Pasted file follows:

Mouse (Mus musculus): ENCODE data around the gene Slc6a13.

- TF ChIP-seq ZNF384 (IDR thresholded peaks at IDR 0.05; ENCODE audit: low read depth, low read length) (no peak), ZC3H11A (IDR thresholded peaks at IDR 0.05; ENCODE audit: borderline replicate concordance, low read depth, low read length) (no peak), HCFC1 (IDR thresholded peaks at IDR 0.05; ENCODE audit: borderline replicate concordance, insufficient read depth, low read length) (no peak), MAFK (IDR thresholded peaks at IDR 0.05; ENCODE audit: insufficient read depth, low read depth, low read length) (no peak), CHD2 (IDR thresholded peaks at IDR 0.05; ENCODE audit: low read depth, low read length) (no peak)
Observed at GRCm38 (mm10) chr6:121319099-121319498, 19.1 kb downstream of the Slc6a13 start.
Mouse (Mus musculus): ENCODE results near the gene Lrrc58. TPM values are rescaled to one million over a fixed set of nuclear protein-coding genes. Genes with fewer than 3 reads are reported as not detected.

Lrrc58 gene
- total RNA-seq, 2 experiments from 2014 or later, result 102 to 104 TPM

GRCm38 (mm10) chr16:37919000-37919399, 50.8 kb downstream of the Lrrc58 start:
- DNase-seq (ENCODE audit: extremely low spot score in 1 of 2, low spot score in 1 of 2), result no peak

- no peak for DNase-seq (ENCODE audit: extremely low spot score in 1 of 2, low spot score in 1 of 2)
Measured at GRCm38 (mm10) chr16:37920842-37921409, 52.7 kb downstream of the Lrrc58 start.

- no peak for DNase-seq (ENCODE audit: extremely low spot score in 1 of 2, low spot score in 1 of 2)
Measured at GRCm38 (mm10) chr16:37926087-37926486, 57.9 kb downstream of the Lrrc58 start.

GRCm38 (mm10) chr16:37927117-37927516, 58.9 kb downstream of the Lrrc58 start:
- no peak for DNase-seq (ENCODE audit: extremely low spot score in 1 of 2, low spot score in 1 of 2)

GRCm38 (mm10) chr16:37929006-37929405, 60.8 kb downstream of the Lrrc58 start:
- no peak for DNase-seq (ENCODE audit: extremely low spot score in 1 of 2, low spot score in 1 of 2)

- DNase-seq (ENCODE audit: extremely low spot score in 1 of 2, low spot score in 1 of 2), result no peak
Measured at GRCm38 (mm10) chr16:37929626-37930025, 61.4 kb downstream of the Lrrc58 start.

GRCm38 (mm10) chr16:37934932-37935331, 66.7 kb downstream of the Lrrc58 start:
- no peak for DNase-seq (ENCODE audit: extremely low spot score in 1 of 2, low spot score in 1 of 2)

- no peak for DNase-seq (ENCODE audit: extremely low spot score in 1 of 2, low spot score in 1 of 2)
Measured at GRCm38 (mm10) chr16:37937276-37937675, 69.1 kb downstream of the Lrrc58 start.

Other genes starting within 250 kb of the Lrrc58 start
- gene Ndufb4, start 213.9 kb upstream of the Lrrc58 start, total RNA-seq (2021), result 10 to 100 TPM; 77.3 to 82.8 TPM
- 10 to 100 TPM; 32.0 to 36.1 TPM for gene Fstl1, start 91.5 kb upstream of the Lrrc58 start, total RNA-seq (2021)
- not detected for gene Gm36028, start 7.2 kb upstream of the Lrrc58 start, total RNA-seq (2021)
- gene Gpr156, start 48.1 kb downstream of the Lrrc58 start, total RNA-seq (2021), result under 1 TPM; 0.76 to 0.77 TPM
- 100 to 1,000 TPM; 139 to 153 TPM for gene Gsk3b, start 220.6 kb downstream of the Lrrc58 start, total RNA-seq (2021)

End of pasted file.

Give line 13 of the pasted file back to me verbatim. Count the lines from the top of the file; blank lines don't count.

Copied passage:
GRCm38 (mm10) chr16:37927117-37927516, 58.9 kb downstream of the Lrrc58 start: